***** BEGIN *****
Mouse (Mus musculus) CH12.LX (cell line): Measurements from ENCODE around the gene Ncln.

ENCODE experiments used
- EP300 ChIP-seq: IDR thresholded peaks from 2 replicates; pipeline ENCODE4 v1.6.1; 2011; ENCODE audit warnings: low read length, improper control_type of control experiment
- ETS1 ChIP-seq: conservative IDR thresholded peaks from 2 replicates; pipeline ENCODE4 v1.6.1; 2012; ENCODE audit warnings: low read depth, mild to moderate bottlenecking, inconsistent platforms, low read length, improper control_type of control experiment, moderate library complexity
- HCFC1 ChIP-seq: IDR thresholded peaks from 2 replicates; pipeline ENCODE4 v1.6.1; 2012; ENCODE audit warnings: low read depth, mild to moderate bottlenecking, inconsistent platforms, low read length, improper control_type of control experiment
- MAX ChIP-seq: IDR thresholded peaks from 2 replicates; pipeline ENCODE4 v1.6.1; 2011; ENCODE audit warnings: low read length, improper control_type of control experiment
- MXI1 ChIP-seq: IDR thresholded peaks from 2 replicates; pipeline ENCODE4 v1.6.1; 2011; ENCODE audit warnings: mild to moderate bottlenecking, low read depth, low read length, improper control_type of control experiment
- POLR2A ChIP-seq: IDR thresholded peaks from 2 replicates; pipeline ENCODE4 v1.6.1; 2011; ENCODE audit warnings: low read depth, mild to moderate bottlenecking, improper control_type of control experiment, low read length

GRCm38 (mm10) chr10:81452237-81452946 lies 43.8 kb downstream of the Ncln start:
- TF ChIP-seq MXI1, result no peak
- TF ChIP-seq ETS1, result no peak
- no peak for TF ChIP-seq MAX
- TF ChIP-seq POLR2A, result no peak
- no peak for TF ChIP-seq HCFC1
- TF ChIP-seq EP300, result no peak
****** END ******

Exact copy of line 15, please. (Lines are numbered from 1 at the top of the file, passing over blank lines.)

- TF ChIP-seq EP300, result no peak